Perhaps only Volki will have the patience and interest to read this very long piece in The New Yorker
about the water tunnels under Manhattan, published in 2003. I've read about these tunnels and the sand hogs, but I guess I missed this fascinating and worthy read.
City Of Water ...
Until that moment, I had only heard tales of New York City’s invisible empire, an elaborate maze of tunnels that goes as deep as the Chrysler Building is high. Under construction in one form or another for more than a century, the system of waterways and pipelines spans thousands of miles and comprises nineteen reservoirs and three lakes. Two main tunnels provide New York City with most of the 1.3 billion gallons of water it consumes each day, ninety per cent of which is pumped in from reservoirs upstate by the sheer force of gravity. Descending through aqueducts from as high as fourteen hundred feet above sea level, the water gathers speed, racing down to a thousand feet below sea level when it reaches the pipes beneath the city.
It is a third water tunnel, however, that is the most critical. Designed to meet expanding demand and to serve as a backup system in case something ever happens to City Tunnel No. 1 or City Tunnel No. 2, City Tunnel No. 3 has been under development since 1969, and was initially billed as “the greatest nondefense construction project in the history of Western Civilization.” Already, twenty-four people have died building it—roughly a man a mile—and it is not expected to be completed until 2020.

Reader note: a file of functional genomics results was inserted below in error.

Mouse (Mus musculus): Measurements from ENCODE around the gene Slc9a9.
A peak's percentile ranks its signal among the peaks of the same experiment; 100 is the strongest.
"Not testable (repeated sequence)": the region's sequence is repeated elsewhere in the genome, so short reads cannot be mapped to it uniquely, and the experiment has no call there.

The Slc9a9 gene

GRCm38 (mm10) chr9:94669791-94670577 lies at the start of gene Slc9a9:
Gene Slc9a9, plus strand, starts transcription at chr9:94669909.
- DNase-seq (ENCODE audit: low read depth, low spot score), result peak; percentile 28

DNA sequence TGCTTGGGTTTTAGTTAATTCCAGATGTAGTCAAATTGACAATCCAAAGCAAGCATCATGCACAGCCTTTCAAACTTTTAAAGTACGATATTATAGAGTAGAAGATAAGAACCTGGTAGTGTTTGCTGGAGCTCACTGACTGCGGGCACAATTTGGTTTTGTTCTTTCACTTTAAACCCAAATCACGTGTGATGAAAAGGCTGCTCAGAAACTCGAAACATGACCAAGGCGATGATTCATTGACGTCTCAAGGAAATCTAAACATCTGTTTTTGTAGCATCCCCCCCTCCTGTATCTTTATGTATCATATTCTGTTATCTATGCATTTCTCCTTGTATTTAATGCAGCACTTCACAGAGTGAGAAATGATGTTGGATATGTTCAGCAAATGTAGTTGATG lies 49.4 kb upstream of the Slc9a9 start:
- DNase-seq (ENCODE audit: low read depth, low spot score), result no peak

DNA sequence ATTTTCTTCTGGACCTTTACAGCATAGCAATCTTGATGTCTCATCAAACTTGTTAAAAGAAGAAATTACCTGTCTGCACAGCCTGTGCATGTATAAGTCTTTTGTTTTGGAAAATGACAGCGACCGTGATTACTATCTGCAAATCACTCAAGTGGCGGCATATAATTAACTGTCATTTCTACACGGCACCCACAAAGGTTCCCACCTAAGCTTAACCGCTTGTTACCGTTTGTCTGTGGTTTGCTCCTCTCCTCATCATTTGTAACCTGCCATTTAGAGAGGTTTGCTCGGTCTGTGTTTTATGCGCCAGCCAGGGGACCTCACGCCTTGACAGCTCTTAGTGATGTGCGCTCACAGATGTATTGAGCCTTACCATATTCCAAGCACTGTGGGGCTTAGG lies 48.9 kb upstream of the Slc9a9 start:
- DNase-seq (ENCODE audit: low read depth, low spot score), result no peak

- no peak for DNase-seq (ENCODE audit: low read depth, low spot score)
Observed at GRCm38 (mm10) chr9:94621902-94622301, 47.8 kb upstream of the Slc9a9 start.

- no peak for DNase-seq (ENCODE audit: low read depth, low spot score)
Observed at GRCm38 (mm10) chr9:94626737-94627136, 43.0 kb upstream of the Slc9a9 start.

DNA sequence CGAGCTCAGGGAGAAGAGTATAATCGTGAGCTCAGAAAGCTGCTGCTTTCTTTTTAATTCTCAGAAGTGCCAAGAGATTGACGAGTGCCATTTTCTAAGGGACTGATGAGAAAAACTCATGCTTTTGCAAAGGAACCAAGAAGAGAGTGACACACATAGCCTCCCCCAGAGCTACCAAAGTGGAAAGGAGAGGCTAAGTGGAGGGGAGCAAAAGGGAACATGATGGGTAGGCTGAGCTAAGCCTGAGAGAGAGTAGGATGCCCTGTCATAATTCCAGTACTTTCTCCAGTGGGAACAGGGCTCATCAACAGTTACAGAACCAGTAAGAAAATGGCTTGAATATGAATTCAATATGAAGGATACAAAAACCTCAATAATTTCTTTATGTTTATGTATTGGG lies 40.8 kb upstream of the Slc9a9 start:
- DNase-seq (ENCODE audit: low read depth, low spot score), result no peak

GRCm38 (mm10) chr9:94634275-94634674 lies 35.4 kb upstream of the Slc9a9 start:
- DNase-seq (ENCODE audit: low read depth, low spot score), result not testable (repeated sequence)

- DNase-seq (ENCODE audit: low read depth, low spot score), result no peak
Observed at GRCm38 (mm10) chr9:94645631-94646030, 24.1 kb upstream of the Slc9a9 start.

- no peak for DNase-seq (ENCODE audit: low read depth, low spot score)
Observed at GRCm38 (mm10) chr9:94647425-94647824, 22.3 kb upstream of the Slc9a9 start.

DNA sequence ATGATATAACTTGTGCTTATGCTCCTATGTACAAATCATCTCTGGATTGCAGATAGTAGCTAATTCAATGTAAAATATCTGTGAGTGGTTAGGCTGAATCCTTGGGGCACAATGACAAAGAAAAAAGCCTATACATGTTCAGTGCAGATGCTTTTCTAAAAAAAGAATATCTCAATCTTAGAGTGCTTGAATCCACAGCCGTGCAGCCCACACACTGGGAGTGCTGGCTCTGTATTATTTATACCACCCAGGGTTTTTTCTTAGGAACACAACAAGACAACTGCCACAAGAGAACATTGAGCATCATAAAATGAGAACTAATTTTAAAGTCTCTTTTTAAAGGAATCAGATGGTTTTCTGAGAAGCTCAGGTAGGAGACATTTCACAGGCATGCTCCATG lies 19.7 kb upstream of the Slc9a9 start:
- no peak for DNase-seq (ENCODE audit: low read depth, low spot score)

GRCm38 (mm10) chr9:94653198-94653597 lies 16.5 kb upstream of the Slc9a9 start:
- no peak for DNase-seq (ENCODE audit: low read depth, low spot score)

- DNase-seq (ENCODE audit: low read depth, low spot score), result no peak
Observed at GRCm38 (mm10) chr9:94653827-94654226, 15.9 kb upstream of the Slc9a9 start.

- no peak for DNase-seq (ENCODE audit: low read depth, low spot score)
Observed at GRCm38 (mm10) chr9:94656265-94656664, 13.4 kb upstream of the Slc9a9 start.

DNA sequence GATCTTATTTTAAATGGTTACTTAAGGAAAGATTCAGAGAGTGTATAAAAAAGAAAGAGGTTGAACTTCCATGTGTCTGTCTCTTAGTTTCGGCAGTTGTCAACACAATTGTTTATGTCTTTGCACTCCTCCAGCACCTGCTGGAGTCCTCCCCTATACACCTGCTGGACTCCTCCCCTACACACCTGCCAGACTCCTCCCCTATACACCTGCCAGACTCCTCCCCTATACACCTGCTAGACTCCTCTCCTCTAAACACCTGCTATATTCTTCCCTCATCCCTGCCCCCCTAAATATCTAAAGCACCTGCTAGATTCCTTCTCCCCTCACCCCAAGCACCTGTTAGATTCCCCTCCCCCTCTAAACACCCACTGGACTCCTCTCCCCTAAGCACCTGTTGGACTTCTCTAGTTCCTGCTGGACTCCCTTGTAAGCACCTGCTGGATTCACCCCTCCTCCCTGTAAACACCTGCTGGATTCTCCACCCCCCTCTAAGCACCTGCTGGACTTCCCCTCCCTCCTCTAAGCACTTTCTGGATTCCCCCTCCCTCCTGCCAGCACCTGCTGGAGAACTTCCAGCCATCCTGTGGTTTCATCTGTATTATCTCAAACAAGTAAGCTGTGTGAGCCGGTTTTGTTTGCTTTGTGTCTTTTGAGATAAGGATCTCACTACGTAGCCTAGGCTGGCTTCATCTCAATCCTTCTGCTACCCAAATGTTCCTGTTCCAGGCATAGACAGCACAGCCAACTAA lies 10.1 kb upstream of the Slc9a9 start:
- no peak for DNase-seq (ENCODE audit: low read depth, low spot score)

As an engineering feat, the water-tunnel system rivals the Brooklyn Bridge and the Panama Canal. Yet it has the odd distinction that almost no one will ever see it, save for the sandhogs who are building it. Over the years, the men have constructed an entire city under the city, a subterranean world as cluttered as the Manhattan skyline: it includes four hundred and thirty-eight miles of subway lines, six thousand miles of sewers, and thousands of miles of gas mains. “If it’s deeper than a grave,” sandhogs often say, “then we built it.” The water tunnels have become the sandhogs’ greatest and most elusive achievement, an often deadly effort that has consumed generations. “I’ll take you down there if you want,” Jimmy Ryan had said when I asked him to show me the tunnel’s newest section. “But, trust me, it ain’t like Macy’s down there.” ...
The valves were designed, Ryan said, to open and close guillotine-like gates inside the cylindrical tunnels, stopping the flow of water. But they had become so brittle with age that they were no longer operable. “They’re afraid if they try to shut the valves they won’t be able to turn ’em back on,” Ryan said.
He wiped some mud from his eyes. “Look,” he said. “If one of those tunnels goes, this city will be completely shut down. In some places there won’t be water for anything. Hospitals. Drinking. Fires. It would make September 11th look like nothing.”
Democracy is a garden that has to be tended. -Barack Obama